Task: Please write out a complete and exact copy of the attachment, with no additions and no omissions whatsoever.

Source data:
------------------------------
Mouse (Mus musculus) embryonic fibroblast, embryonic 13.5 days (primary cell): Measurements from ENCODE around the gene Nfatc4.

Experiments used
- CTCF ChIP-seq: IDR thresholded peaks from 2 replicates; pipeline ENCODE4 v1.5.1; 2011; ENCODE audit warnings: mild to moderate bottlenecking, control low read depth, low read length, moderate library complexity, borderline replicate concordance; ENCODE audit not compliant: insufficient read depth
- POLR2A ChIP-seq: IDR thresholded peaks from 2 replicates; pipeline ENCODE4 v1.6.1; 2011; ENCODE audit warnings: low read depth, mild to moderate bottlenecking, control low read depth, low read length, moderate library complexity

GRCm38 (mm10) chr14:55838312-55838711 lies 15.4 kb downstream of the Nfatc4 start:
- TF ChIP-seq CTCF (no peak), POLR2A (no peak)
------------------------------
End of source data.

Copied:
Mouse (Mus musculus) embryonic fibroblast, embryonic 13.5 days (primary cell): Measurements from ENCODE around the gene Nfatc4.

Experiments used
- CTCF ChIP-seq: IDR thresholded peaks from 2 replicates; pipeline ENCODE4 v1.5.1; 2011; ENCODE audit warnings: mild to moderate bottlenecking, control low read depth, low read length, moderate library complexity, borderline replicate concordance; ENCODE audit not compliant: insufficient read depth
- POLR2A ChIP-seq: IDR thresholded peaks from 2 replicates; pipeline ENCODE4 v1.6.1; 2011; ENCODE audit warnings: low read depth, mild to moderate bottlenecking, control low read depth, low read length, moderate library complexity

GRCm38 (mm10) chr14:55838312-55838711 lies 15.4 kb downstream of the Nfatc4 start:
- TF ChIP-seq CTCF (no peak), POLR2A (no peak)